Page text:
Some moments were surprisingly intense, as I fought to maintain correct posture and my weak, underutilized muscles protested loudly. But I became more comfortable with the pace and methodology throughout the class – and I especially welcomed the stretching segment on the floor. Andrea incorporated some of his training as a floor barre instructor and as a massage therapist to help stretch my ham strings and hip flexors.

The smorgasbord of exercises focused on different areas of the body and left me feeling great. I stood up, feeling perfectly stacked, and efficiently paced around the room. I even longed to attend a ballet class, to see how the small adjustments we had created would better serve my technique. The Moving Stretch class worked like a tune up for my body, and Andrea said that there were hundreds more exercises to try.

One of the unique aspects of Moving Stretch is that the methodology of using resistance to increase range of motion can be applied to many other exercises. So, you can really gain a lot by investing in a class or two and creatively working the approach into other physical practises.

Private Moving Stretch Class Summary

Level: N/A – private class was specifically tailored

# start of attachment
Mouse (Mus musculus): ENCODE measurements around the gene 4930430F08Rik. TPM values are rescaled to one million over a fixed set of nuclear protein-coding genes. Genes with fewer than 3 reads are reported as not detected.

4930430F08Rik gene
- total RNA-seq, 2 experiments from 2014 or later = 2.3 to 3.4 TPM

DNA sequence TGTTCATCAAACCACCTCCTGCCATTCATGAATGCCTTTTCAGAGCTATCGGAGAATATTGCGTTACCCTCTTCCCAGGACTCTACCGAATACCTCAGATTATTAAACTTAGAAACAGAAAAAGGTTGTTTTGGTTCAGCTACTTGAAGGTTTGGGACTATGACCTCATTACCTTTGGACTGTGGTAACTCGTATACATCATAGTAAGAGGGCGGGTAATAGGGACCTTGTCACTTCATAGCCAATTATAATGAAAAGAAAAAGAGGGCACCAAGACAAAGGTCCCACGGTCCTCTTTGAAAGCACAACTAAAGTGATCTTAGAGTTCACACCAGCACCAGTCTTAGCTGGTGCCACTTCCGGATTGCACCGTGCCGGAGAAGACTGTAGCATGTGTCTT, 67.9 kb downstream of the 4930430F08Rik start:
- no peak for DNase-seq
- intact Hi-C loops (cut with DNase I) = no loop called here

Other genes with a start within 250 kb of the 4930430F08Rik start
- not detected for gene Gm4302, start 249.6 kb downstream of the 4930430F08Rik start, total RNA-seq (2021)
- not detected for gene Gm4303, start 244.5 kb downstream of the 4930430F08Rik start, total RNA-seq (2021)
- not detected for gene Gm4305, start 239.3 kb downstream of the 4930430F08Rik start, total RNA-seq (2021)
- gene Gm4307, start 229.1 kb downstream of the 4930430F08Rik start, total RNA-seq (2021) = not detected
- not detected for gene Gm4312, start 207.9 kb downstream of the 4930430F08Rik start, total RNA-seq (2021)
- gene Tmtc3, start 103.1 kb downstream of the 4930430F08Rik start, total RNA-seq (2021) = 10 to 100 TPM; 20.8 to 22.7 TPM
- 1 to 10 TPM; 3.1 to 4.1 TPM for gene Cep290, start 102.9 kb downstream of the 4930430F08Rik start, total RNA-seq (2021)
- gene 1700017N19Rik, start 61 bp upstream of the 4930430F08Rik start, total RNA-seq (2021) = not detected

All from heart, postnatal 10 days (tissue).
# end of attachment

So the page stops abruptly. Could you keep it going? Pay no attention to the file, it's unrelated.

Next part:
Physical intensity: 3 / 5

Best moment: Walking around the studio after class, feeling perfectly aligned

Best quote: ‘I am only here with you for one hour. You have 23 more hours to improve yourself each day.’ – Andrea

Most challenging moment: Staying conscious of activating the correct muscles throughout the session

Three words to describe class: Subtle, eye-opening, beneficial

If You Go to a Moving Stretch Class:

Group classes are available on a scheduled basis at a cost of £15 / class (60 minutes).

Private stretch classes can be purchased from £50 / class (60 minutes).

You can email Andrea at molinandrea11@gmail.com for session availability or click here to learn more about Moving Stretch.

All information correct and up-to-date at time of posting.

Have you ever taken a class focused on stretching? If so, what kind of stretching did you do? Let us know in the comments below!

In case you are curious, you can compare my pre- and post-class photos below. I can see differences from each perspective, but I think the side-view is most obvious.

Disclosure: Dance Dispatches was offered a complimentary session to assess the stretch class and to write an open and honest review about our experience.

Please contact us if you would like to collaborate with Dance Dispatches.

2 thoughts on “Moving Stretch: A Dynamic Stretch Class for Dancers

  1. Farah says:

    Stretching doesn’t just help you to sit in the splits; it increases your overall range of motion. I like you explaination and it´s very helpful.
    do you have any experience with neuromascular facilitation, Easyflexiblity system or speed stretching

    • Alison Roberts-Tse says:

      Hi Farah, glad you found the explanation useful! I don’t have experience with the stretching methods that you listed, but I’d have no objections to trying another class and doing another write up. 🙂